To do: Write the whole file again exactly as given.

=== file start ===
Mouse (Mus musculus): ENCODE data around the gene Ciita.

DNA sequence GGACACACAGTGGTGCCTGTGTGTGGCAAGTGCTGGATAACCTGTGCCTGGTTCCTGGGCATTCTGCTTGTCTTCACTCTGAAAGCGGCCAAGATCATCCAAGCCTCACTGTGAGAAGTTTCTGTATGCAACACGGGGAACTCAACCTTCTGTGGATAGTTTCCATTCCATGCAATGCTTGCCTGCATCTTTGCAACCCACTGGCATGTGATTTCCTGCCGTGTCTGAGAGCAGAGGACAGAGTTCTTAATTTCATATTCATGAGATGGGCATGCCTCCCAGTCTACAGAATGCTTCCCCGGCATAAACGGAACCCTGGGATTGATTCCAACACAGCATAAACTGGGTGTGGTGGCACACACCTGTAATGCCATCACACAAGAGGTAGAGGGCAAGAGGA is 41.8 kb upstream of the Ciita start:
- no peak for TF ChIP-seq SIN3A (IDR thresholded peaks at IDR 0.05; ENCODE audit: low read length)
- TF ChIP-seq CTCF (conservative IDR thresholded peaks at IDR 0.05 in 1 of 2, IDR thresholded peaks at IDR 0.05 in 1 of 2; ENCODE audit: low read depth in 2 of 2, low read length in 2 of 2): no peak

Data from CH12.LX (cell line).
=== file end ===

Mouse (Mus musculus): ENCODE data around the gene Ciita.

DNA sequence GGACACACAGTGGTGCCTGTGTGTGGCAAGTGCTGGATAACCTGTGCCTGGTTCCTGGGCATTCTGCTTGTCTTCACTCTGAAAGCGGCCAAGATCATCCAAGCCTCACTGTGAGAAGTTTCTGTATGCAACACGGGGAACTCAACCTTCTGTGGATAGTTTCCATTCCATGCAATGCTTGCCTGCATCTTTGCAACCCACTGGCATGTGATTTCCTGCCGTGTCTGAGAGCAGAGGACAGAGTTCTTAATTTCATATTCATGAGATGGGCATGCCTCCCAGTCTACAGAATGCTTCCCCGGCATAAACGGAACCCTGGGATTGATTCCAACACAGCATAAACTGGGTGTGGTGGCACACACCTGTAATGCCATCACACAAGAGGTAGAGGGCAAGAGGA is 41.8 kb upstream of the Ciita start:
- no peak for TF ChIP-seq SIN3A (IDR thresholded peaks at IDR 0.05; ENCODE audit: low read length)
- TF ChIP-seq CTCF (conservative IDR thresholded peaks at IDR 0.05 in 1 of 2, IDR thresholded peaks at IDR 0.05 in 1 of 2; ENCODE audit: low read depth in 2 of 2, low read length in 2 of 2): no peak

Data from CH12.LX (cell line).